Institutions Want Portable Returns

State Street survey shows investors want to separate alpha and beta returns

NEW YORK (HedgeWorld.com)--A survey by State Street Corp. of institutional investors with combined assets of more than $1 trillion indicates that most want to tailor their portfolios by using methods to separate market, or beta, returns from above-market alpha.

Of study participants, 81% said they engaged new managers for both alpha and beta returns, and a majority (59%) said they are able to differentiate between a given

manager's market and above-market results. Among those who said they could not

differentiate, 82% attributed this inability to a lack of tools or resources.

State Street conducted the poll late last year together with the 2005 Global Absolute Return Congress. Respondents included global corporate pensions (18%), public and government pensions (42%) and endowments and foundations (40%).

"As investors become more aware of the benefits of separating alpha and beta, asset managers who can provide a wide range of beta exposures and interchangeable alpha sources are uniquely positioned," said Jane Tisdale, managing director of hedge fund strategies for State Street Global Advisors, in a statement.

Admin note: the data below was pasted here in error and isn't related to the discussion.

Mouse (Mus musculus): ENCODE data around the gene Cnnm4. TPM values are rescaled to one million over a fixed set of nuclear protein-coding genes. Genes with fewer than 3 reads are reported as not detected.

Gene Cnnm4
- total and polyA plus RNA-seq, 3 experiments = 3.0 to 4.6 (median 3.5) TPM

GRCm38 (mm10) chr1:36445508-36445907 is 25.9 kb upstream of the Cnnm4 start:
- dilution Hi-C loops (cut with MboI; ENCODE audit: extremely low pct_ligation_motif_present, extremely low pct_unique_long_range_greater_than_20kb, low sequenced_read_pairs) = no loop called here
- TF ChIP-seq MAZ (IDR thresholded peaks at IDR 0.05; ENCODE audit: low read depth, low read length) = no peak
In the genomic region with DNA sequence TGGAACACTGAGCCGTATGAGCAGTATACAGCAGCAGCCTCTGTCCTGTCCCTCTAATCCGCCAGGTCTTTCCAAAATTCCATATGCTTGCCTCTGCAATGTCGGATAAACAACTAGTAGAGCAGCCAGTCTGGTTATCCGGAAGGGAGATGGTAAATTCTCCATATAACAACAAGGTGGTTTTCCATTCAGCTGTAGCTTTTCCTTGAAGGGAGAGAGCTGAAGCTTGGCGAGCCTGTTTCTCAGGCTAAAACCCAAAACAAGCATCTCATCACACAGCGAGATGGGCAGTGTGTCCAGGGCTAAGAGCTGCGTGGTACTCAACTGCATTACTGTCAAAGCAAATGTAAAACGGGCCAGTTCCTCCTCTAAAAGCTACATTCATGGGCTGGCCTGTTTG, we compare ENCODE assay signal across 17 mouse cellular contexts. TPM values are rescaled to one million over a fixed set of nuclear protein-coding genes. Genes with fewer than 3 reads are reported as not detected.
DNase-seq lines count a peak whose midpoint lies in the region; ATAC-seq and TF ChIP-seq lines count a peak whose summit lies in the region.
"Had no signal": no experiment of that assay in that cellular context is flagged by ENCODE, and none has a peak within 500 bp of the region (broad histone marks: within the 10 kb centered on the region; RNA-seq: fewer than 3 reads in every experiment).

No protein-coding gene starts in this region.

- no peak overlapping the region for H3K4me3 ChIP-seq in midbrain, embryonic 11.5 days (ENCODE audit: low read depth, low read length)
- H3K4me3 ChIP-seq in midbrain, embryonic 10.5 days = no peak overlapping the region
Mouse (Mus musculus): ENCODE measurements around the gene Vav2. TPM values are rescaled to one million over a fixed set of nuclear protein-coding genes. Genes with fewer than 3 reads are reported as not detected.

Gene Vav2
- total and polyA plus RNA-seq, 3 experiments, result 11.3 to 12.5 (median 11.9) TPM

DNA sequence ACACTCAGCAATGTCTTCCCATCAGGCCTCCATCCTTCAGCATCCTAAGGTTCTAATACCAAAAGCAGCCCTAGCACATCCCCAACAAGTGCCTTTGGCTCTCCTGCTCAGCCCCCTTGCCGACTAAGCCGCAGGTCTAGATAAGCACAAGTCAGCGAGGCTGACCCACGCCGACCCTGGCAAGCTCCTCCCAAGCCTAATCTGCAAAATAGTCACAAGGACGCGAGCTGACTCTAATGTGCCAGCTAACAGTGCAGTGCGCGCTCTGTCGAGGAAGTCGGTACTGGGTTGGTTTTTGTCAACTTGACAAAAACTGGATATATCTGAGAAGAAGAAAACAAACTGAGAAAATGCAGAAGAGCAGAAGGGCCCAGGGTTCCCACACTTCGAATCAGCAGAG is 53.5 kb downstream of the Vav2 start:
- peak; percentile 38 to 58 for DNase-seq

"Access to customizable resources such as alpha porting techniques offer increased transparency in measuring and rewarding performance and allow the flexibility to increase portfolio diversification with a low tracking error," she said.

Portable alpha methods, while not new, have become more diverse and widespread in recent years. Their key attraction is adding absolute returns to otherwise traditional portfolios.

The State Street survey also showed that in the past year a large majority of investment boards and trustees (81%) have become more comfortable with investing in hedge funds, and most institutions intend to add new hedge fund and private equity managers to their current lineup in the next 12 or so months.

Eighty-six percent of the respondents said they plan to add new hedge fund managers, while 67% expect to hire new private equity managers.

Gary Enos, executive vice president and head of State Street's alternative investment servicing business, said customer satisfaction goes a long way toward explaining the proliferation of hedge funds.

"Our study reveals hedge funds are meeting institutional investors' expectations with an astounding 100% satisfaction rate in achieving portfolio diversification as well as high marks for lowering portfolio volatility and increasing absolute return," he said in a statement.

CKurdas@HedgeWorld.com

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